The weeklong faith extravaganza of World Youth Day is under way in Madrid with more than one million young Catholics expected to pour into the city. Pope Benedict is now due to arrive on Thursday as bitter debates are raging over the festivities and the role of the church in Spanish politics.
Millions anticipate Pope's visit
More than a million young Catholics are expected to crowd into Madrid this week for Pope Benedict XVI’s visit to celebrate World Youth Day. It will be the third time the pope travels to Spain, the country he has visited most since his election in 2005.
Addressing pilgrims from his summer residence in the hills south of Rome Sunday, the pope urged them to pray for the successul outcome of his visit. Just two days before his arrival, Spanish police arrested a 24-year-old Mexican man who was apparently planning to attack people protesting the visit. Security in the city has been significantly stepped up.
Most of the city’s residents have fled the stifling heat in Madrid but hundreds of thousands of pilgrims participated in the opening Mass for World Youth Day on Tuesday, celebrated by Madrid Cardinal Antonio Rouco Varela in the Plaza de Cibeles.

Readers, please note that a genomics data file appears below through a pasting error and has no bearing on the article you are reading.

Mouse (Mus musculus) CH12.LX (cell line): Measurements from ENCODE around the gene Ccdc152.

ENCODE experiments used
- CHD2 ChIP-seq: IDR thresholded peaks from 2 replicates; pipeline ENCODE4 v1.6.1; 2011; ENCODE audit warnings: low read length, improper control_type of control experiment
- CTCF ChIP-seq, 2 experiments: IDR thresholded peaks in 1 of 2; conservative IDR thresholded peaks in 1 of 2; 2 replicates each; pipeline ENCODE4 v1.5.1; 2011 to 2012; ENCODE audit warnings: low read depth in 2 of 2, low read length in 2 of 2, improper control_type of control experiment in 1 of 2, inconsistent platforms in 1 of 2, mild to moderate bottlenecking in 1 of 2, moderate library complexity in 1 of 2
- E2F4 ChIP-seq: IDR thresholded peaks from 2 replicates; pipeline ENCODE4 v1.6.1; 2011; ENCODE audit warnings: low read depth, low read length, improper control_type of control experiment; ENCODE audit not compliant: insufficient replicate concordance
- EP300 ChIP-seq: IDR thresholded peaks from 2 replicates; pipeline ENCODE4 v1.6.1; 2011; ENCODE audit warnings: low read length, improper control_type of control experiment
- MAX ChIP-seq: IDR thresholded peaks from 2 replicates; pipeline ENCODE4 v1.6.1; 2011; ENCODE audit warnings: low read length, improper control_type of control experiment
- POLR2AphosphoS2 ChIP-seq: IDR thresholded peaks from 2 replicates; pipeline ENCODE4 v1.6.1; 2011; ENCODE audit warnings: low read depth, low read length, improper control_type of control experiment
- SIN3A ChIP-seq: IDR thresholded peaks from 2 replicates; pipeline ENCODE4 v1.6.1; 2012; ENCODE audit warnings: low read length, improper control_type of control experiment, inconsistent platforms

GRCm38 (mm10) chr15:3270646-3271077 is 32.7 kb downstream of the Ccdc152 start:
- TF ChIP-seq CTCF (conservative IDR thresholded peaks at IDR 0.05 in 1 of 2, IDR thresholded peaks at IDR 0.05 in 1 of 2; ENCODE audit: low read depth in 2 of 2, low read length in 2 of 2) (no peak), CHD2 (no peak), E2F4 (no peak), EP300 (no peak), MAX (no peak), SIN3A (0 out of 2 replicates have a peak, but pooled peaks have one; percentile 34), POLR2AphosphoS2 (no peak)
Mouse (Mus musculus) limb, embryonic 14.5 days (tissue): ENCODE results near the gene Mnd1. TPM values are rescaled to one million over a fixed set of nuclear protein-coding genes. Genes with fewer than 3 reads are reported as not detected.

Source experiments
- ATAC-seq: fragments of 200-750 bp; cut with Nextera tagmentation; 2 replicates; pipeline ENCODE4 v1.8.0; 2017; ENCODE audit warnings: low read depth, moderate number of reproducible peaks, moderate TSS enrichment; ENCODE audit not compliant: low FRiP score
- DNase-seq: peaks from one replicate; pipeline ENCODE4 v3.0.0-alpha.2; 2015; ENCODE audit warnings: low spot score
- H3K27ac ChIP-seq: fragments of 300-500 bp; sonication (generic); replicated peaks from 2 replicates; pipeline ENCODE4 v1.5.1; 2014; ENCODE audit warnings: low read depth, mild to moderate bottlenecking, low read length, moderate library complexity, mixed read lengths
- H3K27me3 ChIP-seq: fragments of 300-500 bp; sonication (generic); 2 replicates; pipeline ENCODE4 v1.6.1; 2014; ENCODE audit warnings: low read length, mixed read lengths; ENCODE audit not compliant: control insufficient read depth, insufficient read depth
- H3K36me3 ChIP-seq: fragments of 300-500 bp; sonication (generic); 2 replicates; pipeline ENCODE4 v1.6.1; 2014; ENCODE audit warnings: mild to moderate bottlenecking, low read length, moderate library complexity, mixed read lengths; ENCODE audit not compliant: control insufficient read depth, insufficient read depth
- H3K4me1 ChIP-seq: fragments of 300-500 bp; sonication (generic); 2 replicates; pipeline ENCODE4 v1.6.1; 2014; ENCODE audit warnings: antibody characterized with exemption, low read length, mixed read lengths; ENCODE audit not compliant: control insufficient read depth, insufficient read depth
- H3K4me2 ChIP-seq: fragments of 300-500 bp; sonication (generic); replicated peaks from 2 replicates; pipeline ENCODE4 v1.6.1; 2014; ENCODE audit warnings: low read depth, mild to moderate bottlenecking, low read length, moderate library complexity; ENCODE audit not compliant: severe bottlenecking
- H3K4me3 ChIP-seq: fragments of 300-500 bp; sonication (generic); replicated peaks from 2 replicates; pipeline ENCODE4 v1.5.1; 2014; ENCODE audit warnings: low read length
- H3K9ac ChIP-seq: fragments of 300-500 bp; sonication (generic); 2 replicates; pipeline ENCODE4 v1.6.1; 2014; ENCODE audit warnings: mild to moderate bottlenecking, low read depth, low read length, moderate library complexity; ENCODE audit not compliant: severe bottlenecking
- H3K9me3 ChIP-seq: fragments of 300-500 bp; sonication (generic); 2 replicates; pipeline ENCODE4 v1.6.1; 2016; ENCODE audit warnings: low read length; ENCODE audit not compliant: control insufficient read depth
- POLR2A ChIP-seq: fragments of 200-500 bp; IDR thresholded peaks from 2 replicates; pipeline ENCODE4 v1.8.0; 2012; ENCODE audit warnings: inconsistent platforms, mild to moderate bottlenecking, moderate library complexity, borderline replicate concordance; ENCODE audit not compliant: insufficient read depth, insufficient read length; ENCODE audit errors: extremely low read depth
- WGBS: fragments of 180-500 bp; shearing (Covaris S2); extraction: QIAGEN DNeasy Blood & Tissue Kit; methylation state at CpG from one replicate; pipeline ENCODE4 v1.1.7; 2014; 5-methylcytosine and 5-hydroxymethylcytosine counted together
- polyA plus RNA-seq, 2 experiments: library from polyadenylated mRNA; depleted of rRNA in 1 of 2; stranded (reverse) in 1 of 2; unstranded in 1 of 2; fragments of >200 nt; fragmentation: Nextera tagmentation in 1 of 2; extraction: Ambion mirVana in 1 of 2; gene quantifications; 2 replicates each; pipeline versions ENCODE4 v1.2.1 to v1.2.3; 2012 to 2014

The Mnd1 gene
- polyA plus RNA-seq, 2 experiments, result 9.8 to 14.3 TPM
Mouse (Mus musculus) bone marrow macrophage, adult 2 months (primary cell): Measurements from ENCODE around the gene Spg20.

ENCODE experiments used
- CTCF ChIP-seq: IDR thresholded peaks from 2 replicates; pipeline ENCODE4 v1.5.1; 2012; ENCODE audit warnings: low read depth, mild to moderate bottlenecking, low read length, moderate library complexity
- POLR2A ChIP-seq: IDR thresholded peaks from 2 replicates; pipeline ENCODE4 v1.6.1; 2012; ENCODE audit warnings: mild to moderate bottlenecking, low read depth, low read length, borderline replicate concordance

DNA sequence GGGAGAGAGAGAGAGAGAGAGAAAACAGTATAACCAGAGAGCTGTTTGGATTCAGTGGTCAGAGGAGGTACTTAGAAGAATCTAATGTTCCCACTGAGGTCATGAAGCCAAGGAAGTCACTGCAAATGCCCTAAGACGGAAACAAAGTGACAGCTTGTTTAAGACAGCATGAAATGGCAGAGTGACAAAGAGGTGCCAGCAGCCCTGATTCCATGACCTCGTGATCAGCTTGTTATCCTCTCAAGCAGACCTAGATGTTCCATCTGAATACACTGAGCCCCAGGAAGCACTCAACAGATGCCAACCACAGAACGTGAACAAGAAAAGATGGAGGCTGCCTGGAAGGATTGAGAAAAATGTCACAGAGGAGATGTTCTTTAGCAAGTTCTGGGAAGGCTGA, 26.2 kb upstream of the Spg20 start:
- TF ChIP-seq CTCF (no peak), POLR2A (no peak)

Organizers say the celebration of World Youth Day is drawing faithful from 193 nations. But there will also be those who are not celebrating.
Protesters oppose event costs
Left-leaning groups demanding a secular state and young people who occupied many of Spain’s main squares in May to protest the government’s handling of the economy are planning at a major protest march Wednesday, on the eve of the pope’s arrival.
Criticism of the papal visit has come mainly from the “Los Indignados” (Indignant Ones) protest movement. The group has protested against the government’s spending cuts, economic woes, and 21 percent unemployment.
Many people are unhappy with the cost of extra security for the pope’s visit. They feel this was unnecessary spending at a time that the country is undergoing a deep economic crisis.
Upon arrival on Thursday, Spain’s royal family will greet Pope Benedict at Madrid’s Barajas airport. The first official meeting between the pope and youth will be a welcome party. The pope will cross the Puerta de Alcala with five young people, each from a different continent.
In Madrid, the Pope will also meet with Spanish Prime Minister Jose Luis Rodriguez Zapatero, whose government has promoted several policies opposed by the church, including relaxing Spain's divorce laws, easing restrictions on abortion, legalizing same-sex marriage and allowing gay couples to adopt.
A vast white altar has been constructed at an air-base in the southwestern suburb of Cuatro Vientos where the pope will culminate his visit on Sunday with a celebration of mass beneath a giant parasol tree made of interwoven golden rods.